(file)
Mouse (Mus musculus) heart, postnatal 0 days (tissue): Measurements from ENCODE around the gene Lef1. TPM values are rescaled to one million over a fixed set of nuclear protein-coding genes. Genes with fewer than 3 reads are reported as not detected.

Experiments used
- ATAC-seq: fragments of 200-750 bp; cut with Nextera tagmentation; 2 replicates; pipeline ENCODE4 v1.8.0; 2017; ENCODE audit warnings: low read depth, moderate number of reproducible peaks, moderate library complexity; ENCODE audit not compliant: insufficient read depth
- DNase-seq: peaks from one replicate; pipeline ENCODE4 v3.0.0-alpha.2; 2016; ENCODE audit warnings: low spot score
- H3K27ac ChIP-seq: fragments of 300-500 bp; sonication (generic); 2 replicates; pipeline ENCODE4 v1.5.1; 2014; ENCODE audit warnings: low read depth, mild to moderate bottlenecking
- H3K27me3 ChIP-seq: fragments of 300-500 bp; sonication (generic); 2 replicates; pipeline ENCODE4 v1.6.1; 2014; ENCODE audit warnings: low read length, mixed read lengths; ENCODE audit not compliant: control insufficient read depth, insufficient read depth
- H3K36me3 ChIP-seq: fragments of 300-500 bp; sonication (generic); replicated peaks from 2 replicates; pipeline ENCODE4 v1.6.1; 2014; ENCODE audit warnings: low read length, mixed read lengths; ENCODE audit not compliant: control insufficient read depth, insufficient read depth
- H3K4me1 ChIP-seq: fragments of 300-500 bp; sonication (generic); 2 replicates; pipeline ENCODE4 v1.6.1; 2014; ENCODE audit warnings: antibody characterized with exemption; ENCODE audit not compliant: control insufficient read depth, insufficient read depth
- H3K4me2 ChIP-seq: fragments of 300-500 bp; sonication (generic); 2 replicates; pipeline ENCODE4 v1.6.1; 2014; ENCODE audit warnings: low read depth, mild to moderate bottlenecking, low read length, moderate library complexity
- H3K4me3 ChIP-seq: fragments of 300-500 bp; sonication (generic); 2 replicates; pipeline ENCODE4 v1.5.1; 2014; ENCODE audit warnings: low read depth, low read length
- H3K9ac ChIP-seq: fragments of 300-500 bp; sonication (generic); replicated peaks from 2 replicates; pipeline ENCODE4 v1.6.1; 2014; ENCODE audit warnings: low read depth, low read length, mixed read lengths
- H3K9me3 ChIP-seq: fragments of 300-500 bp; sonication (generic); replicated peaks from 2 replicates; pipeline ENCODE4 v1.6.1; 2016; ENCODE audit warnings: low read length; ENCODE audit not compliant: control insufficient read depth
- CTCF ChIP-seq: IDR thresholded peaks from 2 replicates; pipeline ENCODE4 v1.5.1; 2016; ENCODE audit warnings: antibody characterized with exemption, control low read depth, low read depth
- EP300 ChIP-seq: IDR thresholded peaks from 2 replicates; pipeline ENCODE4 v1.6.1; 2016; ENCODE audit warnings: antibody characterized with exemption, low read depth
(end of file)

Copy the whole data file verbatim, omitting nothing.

Mouse (Mus musculus) heart, postnatal 0 days (tissue): Measurements from ENCODE around the gene Lef1. TPM values are rescaled to one million over a fixed set of nuclear protein-coding genes. Genes with fewer than 3 reads are reported as not detected.

Experiments used
- ATAC-seq: fragments of 200-750 bp; cut with Nextera tagmentation; 2 replicates; pipeline ENCODE4 v1.8.0; 2017; ENCODE audit warnings: low read depth, moderate number of reproducible peaks, moderate library complexity; ENCODE audit not compliant: insufficient read depth
- DNase-seq: peaks from one replicate; pipeline ENCODE4 v3.0.0-alpha.2; 2016; ENCODE audit warnings: low spot score
- H3K27ac ChIP-seq: fragments of 300-500 bp; sonication (generic); 2 replicates; pipeline ENCODE4 v1.5.1; 2014; ENCODE audit warnings: low read depth, mild to moderate bottlenecking
- H3K27me3 ChIP-seq: fragments of 300-500 bp; sonication (generic); 2 replicates; pipeline ENCODE4 v1.6.1; 2014; ENCODE audit warnings: low read length, mixed read lengths; ENCODE audit not compliant: control insufficient read depth, insufficient read depth
- H3K36me3 ChIP-seq: fragments of 300-500 bp; sonication (generic); replicated peaks from 2 replicates; pipeline ENCODE4 v1.6.1; 2014; ENCODE audit warnings: low read length, mixed read lengths; ENCODE audit not compliant: control insufficient read depth, insufficient read depth
- H3K4me1 ChIP-seq: fragments of 300-500 bp; sonication (generic); 2 replicates; pipeline ENCODE4 v1.6.1; 2014; ENCODE audit warnings: antibody characterized with exemption; ENCODE audit not compliant: control insufficient read depth, insufficient read depth
- H3K4me2 ChIP-seq: fragments of 300-500 bp; sonication (generic); 2 replicates; pipeline ENCODE4 v1.6.1; 2014; ENCODE audit warnings: low read depth, mild to moderate bottlenecking, low read length, moderate library complexity
- H3K4me3 ChIP-seq: fragments of 300-500 bp; sonication (generic); 2 replicates; pipeline ENCODE4 v1.5.1; 2014; ENCODE audit warnings: low read depth, low read length
- H3K9ac ChIP-seq: fragments of 300-500 bp; sonication (generic); replicated peaks from 2 replicates; pipeline ENCODE4 v1.6.1; 2014; ENCODE audit warnings: low read depth, low read length, mixed read lengths
- H3K9me3 ChIP-seq: fragments of 300-500 bp; sonication (generic); replicated peaks from 2 replicates; pipeline ENCODE4 v1.6.1; 2016; ENCODE audit warnings: low read length; ENCODE audit not compliant: control insufficient read depth
- CTCF ChIP-seq: IDR thresholded peaks from 2 replicates; pipeline ENCODE4 v1.5.1; 2016; ENCODE audit warnings: antibody characterized with exemption, control low read depth, low read depth
- EP300 ChIP-seq: IDR thresholded peaks from 2 replicates; pipeline ENCODE4 v1.6.1; 2016; ENCODE audit warnings: antibody characterized with exemption, low read depth